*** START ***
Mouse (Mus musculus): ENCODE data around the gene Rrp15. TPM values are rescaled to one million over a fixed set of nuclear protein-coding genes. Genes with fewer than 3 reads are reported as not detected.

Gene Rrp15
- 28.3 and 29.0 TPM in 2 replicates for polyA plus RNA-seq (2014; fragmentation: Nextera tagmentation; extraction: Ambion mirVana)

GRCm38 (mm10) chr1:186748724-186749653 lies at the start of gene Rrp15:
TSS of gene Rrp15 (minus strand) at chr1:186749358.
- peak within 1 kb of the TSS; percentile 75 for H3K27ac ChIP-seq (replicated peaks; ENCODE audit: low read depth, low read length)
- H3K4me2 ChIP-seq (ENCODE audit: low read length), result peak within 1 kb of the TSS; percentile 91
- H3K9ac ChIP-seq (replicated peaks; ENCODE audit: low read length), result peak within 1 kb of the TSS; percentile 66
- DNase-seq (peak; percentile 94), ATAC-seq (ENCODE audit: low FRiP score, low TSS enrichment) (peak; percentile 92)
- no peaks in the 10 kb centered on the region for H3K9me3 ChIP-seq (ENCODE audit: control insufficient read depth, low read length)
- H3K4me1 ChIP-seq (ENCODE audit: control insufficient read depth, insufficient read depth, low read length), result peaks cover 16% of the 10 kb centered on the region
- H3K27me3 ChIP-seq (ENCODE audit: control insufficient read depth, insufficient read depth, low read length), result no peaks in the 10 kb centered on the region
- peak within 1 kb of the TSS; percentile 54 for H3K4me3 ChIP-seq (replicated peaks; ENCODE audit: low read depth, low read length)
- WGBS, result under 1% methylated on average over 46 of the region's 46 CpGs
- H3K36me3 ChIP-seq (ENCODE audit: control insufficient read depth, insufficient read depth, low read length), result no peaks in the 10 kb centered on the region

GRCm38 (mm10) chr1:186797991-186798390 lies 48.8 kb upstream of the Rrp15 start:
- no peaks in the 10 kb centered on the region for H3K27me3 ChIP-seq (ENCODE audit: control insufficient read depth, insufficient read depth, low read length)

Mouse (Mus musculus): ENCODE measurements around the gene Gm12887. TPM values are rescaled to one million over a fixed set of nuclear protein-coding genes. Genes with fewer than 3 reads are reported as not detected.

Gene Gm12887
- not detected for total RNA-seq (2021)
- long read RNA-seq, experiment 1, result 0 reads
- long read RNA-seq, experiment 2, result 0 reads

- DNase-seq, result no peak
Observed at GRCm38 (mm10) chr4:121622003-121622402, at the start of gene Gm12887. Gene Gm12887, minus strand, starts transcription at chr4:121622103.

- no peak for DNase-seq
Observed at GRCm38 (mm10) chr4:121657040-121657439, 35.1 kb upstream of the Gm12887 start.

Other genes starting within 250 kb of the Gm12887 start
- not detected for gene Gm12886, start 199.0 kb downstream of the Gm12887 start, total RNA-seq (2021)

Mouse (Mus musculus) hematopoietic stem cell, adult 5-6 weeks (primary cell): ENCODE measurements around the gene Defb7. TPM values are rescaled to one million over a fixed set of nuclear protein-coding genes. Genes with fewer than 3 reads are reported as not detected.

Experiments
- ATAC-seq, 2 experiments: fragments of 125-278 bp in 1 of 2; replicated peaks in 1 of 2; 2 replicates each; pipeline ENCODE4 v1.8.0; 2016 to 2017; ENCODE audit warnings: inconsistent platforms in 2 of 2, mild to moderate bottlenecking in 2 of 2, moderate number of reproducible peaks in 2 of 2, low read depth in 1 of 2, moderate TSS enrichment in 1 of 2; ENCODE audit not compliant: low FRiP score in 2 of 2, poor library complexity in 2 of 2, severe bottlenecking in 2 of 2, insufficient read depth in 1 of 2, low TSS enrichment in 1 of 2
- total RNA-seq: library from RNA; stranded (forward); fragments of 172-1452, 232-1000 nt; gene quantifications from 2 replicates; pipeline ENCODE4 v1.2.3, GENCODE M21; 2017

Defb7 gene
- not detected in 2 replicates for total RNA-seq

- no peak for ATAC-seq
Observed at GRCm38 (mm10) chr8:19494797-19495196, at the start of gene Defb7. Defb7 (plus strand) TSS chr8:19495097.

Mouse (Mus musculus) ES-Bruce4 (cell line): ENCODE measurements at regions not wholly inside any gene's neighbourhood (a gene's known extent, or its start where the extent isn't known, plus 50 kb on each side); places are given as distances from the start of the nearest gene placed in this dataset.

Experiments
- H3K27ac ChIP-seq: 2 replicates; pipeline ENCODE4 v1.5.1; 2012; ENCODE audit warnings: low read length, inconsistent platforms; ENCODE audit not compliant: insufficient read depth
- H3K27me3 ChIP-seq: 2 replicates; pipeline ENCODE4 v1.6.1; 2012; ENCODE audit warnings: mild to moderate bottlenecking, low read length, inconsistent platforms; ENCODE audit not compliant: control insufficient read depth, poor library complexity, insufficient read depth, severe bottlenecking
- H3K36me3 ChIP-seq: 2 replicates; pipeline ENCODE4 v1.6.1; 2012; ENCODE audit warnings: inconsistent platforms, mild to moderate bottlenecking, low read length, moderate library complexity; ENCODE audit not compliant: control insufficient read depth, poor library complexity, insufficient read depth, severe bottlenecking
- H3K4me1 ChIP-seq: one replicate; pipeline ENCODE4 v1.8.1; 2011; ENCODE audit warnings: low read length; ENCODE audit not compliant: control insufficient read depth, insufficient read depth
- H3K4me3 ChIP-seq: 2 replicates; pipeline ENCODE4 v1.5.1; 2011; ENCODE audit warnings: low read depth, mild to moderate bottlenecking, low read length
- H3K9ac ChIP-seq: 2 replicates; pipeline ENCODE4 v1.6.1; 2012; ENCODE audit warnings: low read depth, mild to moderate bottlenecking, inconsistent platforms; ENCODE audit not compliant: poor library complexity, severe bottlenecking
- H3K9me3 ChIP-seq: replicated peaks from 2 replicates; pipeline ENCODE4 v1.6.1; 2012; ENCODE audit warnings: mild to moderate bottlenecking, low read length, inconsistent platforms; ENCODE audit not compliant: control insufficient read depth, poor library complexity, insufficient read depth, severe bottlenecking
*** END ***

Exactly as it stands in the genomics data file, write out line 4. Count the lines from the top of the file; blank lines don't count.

GRCm38 (mm10) chr1:186748724-186749653 lies at the start of gene Rrp15: